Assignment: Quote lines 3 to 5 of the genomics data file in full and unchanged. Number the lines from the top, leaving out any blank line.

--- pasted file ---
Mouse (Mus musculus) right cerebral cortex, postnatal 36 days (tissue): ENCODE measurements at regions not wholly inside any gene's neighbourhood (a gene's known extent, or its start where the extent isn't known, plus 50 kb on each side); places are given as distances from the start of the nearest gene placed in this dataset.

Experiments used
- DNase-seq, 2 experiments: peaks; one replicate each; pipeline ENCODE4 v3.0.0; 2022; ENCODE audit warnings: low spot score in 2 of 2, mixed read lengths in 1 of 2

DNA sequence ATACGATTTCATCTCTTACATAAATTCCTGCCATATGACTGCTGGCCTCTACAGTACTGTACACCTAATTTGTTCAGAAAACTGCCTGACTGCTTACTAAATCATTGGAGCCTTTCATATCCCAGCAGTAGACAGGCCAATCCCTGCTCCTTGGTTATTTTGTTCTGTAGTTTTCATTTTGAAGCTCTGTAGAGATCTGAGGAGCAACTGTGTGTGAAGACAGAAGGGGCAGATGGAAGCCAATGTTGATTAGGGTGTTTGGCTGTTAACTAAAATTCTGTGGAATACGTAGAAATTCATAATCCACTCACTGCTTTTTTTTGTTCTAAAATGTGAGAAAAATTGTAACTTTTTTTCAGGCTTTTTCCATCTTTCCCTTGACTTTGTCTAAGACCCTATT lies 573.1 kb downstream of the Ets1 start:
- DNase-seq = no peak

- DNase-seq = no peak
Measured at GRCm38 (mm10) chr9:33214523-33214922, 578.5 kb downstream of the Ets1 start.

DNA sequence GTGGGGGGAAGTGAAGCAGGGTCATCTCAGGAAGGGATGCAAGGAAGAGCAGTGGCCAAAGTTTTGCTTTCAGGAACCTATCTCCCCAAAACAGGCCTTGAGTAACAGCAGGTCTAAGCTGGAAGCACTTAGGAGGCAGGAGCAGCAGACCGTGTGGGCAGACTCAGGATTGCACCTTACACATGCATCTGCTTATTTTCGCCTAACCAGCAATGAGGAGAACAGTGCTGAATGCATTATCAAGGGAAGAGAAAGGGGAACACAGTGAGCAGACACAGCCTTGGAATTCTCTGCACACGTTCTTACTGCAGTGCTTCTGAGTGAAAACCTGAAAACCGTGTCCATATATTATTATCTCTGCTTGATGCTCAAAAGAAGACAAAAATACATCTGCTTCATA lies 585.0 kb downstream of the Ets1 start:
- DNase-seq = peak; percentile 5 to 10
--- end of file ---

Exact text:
- DNase-seq, 2 experiments: peaks; one replicate each; pipeline ENCODE4 v3.0.0; 2022; ENCODE audit warnings: low spot score in 2 of 2, mixed read lengths in 1 of 2

DNA sequence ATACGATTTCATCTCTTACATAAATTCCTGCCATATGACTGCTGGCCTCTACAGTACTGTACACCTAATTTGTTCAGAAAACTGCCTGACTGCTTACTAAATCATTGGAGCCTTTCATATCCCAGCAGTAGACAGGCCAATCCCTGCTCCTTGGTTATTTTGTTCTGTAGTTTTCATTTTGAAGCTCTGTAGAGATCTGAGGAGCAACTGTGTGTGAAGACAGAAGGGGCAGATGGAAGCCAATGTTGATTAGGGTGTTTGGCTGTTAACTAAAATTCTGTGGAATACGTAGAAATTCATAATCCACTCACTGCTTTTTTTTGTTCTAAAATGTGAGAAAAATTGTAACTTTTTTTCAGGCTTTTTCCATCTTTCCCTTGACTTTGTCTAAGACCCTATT lies 573.1 kb downstream of the Ets1 start:
- DNase-seq = no peak